using the previous coefficients
A B and C in the equation with new average
values X' correspond to the new size classes:
Y = A X' ²
+ B X' + C
Where
X' = Log of average of new size
classes
Y' = Log of heights of histogram
bars for new size classes
Real
value of the histogram bar heights can then be obtained by exponentiation of the
logarithm base, 10 in general, to the value calculated above.
HH = 10 to the power Y'
/
New absolute histogram heights
At this point
remember to multiply the theoretical curve value by the new size class width to
obtain the absolute value.
NN = HH x New Size classes
width
/
New count of entities in new size classes[4]
Extrapolation to new environments:
The
Pareto distribution is extremely frequent and shows a high degree of robustness.
It can be use to predict with rather high confidence the evolution of some
populations. The change in the slope of the curves is very stable and its
variation, if any, is very slow and monotonic.
If
we have little information about one country, we may use the distribution
available for the same population in another one that has better statistics, and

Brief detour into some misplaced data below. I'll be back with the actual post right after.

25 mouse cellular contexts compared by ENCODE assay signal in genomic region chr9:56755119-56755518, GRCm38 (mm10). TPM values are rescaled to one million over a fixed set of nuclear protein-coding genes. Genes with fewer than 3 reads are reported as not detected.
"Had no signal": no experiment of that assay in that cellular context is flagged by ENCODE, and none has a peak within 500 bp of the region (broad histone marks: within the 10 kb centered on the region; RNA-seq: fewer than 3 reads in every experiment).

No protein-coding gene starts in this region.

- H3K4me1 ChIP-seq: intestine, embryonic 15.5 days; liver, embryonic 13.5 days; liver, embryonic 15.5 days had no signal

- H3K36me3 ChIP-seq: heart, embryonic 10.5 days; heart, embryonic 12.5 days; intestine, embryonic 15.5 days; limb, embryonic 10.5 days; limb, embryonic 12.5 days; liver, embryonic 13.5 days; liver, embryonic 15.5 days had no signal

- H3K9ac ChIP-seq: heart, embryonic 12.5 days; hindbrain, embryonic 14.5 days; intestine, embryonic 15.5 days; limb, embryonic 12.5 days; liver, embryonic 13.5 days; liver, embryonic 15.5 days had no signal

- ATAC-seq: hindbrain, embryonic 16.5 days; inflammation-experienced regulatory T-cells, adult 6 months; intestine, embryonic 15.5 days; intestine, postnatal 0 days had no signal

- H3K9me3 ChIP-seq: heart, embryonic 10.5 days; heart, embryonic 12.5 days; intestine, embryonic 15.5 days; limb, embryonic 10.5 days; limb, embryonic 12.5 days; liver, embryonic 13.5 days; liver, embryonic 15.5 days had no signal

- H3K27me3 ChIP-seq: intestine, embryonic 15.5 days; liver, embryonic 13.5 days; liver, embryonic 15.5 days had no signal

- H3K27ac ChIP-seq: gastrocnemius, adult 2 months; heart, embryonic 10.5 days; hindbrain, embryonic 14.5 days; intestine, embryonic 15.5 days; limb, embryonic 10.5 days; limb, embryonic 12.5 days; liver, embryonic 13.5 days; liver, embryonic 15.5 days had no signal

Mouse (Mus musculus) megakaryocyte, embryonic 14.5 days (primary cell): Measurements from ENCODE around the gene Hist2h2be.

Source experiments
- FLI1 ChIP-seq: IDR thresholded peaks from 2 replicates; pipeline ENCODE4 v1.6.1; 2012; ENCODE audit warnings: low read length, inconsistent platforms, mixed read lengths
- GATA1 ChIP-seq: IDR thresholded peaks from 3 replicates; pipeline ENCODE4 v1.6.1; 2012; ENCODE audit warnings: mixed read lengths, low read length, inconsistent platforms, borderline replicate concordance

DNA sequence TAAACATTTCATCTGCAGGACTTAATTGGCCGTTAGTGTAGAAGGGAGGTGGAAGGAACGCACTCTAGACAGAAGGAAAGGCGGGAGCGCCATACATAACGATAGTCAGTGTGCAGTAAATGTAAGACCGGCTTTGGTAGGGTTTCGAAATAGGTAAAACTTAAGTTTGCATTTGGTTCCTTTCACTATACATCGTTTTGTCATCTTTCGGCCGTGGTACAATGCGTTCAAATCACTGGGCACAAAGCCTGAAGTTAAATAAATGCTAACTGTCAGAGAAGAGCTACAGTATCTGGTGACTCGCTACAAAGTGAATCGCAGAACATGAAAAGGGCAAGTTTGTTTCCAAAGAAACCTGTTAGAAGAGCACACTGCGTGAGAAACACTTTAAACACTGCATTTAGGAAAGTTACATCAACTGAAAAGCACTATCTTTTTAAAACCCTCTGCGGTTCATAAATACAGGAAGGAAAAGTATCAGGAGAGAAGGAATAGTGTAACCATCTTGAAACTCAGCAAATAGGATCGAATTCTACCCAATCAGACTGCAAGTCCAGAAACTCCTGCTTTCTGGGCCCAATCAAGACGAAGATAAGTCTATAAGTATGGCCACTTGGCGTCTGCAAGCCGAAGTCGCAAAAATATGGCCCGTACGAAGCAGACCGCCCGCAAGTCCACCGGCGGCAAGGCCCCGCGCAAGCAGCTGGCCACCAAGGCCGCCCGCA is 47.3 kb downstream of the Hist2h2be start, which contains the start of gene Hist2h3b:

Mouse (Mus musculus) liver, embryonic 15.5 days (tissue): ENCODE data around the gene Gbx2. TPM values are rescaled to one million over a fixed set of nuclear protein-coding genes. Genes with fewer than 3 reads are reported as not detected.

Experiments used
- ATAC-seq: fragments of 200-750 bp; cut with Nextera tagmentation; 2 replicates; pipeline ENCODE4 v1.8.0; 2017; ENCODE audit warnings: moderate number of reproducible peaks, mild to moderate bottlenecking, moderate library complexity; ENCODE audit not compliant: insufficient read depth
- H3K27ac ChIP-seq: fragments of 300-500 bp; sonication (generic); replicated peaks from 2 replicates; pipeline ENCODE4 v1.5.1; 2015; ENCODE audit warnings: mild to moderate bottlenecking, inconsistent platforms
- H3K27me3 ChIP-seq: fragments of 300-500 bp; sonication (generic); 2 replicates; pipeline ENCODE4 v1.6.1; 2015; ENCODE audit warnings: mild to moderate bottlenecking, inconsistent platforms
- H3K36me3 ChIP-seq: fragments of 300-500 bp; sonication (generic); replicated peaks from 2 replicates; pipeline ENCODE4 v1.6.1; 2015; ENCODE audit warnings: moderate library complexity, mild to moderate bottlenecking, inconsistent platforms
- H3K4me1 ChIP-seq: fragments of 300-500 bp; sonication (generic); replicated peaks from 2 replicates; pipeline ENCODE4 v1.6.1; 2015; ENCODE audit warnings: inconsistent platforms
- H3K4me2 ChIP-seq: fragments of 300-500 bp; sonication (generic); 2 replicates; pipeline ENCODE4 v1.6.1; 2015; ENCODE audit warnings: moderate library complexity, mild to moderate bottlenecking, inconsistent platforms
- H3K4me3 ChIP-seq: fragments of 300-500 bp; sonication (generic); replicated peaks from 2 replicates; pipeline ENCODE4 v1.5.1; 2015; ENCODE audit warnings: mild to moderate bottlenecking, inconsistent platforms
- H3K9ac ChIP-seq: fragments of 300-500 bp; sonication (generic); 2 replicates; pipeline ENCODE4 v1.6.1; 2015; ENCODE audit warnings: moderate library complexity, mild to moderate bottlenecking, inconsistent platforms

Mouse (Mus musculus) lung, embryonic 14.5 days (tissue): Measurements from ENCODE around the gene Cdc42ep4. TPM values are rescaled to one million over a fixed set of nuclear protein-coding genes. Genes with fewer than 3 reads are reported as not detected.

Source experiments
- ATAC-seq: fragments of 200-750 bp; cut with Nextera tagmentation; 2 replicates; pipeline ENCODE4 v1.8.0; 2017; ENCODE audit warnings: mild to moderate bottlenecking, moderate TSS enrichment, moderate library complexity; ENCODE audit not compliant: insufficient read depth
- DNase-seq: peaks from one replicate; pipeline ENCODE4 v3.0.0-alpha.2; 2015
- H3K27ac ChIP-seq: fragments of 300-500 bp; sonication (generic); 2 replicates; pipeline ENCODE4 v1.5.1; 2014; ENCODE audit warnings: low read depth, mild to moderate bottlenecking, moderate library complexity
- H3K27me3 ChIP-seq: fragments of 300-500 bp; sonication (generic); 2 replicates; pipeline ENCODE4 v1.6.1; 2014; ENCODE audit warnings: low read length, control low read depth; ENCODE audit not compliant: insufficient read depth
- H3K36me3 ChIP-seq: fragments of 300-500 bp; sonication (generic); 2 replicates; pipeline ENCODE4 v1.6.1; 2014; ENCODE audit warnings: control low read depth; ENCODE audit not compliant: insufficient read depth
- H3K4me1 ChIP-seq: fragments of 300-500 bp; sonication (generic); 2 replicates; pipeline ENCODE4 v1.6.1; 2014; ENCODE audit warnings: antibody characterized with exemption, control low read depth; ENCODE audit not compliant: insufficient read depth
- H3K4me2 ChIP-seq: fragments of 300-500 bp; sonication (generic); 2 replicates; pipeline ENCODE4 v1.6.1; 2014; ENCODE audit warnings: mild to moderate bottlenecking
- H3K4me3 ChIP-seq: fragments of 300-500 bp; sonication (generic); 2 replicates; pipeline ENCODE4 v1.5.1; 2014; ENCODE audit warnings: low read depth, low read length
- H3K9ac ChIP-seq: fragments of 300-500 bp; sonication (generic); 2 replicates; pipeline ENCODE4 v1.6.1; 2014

infer, with relatively good confidence, a size distribution for the country for
which we didn't have it.
Conclusion
In
summary, the Pareto distribution analysis is a powerful tool in so far as it
allows the analyst to test the general validity of an observed distribution and
feel confident about the observations made. When one finds a variation in the
curve, it is an important information which points us towards an area of
research for investigation of either a genuine reason for the odd shape or for a
correction of a cause of error that had been overlooked in the study.
Paul Trehin
[1]
PABX : Private Branch Exchange, a category of telephone line switching
systems.
[2]
At the time Pareto used a cumulative distribution curve. Empirical research
has shown that the characteristics of the distribution remained the same in
non cumulative distributions. The rest of this paper will concentrate on
that last situation.
[3]
See example 2 for an illustration of
this
[4]
It may be necessary to ratio the
calculated theoretical values in order to arrive at the exact same total as
the original population.